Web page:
When you live in the Bay Area like I do, and don’t really bother going elsewhere where the climate is the exact opposite of your usual climate, you get used to its weather. Sun, rain, clouds, fog, the occasional hail or unseasonal warmth/cold. But never snow. Unless you live on top of Mt. Diablo or Mt. Tamalpais, snow is never present in my neck of the woods. I remember my dad once telling me that it did snow in my city in particular back in the late 80s. If I could remember myself watching Care Bears and hair metal bands on MTV then (yes, even Whitesnake music videos were parent-approved programming in my household then), how come I can’t remember the snow?!
When I used to take family vacations to Tahoe and Reno during the winter times, we would make pit stops where there was a lot of snow, and you bet your ass I played in it like a pig in slop. This was something I knew we weren’t going to have back home, and, no, making snow balls from the excess frost in the freezer doesn’t count. I think I was 12 the very last time I enjoyed myself in the snow. Since then, I’ve taken vacations to Hawaii and Mexico, and LA a hundred times. But never where it snowed. My hatred for cold-ass weather grew over time, so traveling up to a real winter wonderland was out of the question.
Of course, tastes change over time. Like, how I used to go nuts over Emily Ratasomething here, but now think she’s a booger ever since I read her vapid cover story in British GQ and her defending a certain piece of trash lately. (There’s still Ashley Graham and Irina Shayk for me!)
The itch to go see some snow started almost a year ago. At one message board I used to post in, an online buddy talked about her winters up in Maine, where she lives. She happens to enjoy that kind of weather, to which I told her I’ll only put up with snow if it means snowball fights. Then, just a couple months ago, while I was chatting about the weather with a guest at my weekday massage job, she brought up snow. I told her it’s been ages since I experienced snow, and that I was hesitant to drive up to the Sierra Nevada during snowy days. Guest told me that I can drive up there when the roads are clear to where I don’t need tire chains, and that I didn’t have to drive up all the way to, say, Tahoe, to go see snow, but just to where there is some.
That was easy for Guest to say. I work five days a week, including the weekends, and the only time I venture out somewhere is if I get out early from my weekday job on Mondays or Wednesdays. (Never Fridays, since I work the next day.) The “closest” place I saw where I could see snow without driving so far out was the Blue Canyon area on Highway 80. Thankfully, it has gotten slow at my weekday job that I’ve been leaving early the past week, yesterday included. Since it rained like hell last week, that meant the Sierra Nevada got packed with powder. I left work real early yesterday, and, with the weather being great as it was that day, I decided to scratch my itch to see snow once and for all.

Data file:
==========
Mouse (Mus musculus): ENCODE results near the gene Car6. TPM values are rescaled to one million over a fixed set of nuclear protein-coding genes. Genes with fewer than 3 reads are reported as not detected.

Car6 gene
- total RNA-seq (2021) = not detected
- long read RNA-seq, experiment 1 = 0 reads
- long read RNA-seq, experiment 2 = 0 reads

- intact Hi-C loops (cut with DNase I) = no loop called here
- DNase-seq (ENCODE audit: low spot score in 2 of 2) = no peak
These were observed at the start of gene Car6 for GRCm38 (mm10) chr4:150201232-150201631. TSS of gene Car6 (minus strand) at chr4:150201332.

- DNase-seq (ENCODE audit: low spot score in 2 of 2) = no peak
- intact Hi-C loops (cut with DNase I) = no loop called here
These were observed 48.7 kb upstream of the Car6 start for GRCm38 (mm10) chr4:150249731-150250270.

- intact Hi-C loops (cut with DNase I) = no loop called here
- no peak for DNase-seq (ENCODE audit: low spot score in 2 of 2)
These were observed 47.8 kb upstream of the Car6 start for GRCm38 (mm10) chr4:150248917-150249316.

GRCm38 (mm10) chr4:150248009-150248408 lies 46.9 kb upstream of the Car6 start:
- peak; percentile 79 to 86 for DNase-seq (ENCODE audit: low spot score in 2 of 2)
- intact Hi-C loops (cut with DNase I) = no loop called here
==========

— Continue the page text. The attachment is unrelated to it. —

(By the way, I had to go some really shitty traffic on my way there. What was supposed to be a 2-hour drive turned into what felt like four hours. I bet that traffic wasn’t going to be as shitty today as it was when I went through it. I was right. Of course.)
I kept driving up I-80 and had the feeling that I wasn’t going to see snow unless if I went up to, say, Truckee. Was that webcam I saw at the Whitmore Grade lying to me?!? And then I realized that I haven’t traveled up that far. When I reached the Blue Canyon region, I finally hit pay dirt. Or pay snow, in this case.
To those who live in snow-ridden areas and think me seeing snow is nothing impressive, shut up!!! It’s been ages since I’ve had this shit! And I know it’s been a long-ass time because when I went to go walk up that patch of snow in the third pic above, I knew I was wearing the wrong shoes, for I found myself sinking down with every step. That sucked.
Sunset started when I arrived up here (I would have arrived earlier, but, again, bitch traffic), and I was running out of time to enjoy the snow while it was still light out. I traveled further up and was treated to some killer snow-capped mountain views.
(Yes, I took this pic while driving. Don’t do this unless you’re a daredevil airhead like me.)
You know you’re totally snow-deprived and find your brain succumbing to the higher elevation when seeing those mountains gets you yearning for a Coors Light.
I took an exit that led me to Emigrant Gap. I think I should’ve came here instead of my first stop, for the sights here were a little prettier.
And I could walk in this snow without sinking! I’m one to believe you’re never too old for anything, and that includes making snow angels and drawing a penis in the powder when you’re in your 30s, like what I did here. I would have loved to have spent more time here, but it was getting dark. I thought of staying somewhere near here (hell, I took these pics at a lodging area; I could’ve stayed there), but I wasn’t even prepared to stay overnight anywhere. So, I went back home. (Not right away–I passed by that Thunder Valley Casino after and blew $3 on slot machines before going home. That’s taking a walk on the wild side for me.)
My day as a snow ho was fun, although it could’ve lasted longer. I hear the snow season up in the Sierras continues on till May, so I think I have more chances to frolic in the cold powder. And if this year’s Presidential election results turns in favor of a fate worse than Armageddon or being born into the Duggar family, I can move up to Canada and become a snow ho pretty much every day.